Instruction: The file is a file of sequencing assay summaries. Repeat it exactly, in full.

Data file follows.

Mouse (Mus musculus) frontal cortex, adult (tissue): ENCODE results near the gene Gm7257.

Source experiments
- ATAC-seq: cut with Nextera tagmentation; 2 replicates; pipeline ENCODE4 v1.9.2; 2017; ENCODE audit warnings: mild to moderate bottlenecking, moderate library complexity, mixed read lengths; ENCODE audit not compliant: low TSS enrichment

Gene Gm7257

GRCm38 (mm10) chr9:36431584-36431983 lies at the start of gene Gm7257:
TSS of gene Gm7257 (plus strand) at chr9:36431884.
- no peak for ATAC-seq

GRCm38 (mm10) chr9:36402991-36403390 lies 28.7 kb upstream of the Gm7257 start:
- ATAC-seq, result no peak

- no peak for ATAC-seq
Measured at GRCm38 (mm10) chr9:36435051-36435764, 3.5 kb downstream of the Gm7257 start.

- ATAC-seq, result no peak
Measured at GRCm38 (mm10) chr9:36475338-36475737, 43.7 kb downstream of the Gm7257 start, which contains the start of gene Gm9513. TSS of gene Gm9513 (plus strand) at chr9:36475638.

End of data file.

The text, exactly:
Mouse (Mus musculus) frontal cortex, adult (tissue): ENCODE results near the gene Gm7257.

Source experiments
- ATAC-seq: cut with Nextera tagmentation; 2 replicates; pipeline ENCODE4 v1.9.2; 2017; ENCODE audit warnings: mild to moderate bottlenecking, moderate library complexity, mixed read lengths; ENCODE audit not compliant: low TSS enrichment

Gene Gm7257

GRCm38 (mm10) chr9:36431584-36431983 lies at the start of gene Gm7257:
TSS of gene Gm7257 (plus strand) at chr9:36431884.
- no peak for ATAC-seq

GRCm38 (mm10) chr9:36402991-36403390 lies 28.7 kb upstream of the Gm7257 start:
- ATAC-seq, result no peak

- no peak for ATAC-seq
Measured at GRCm38 (mm10) chr9:36435051-36435764, 3.5 kb downstream of the Gm7257 start.

- ATAC-seq, result no peak
Measured at GRCm38 (mm10) chr9:36475338-36475737, 43.7 kb downstream of the Gm7257 start, which contains the start of gene Gm9513. TSS of gene Gm9513 (plus strand) at chr9:36475638.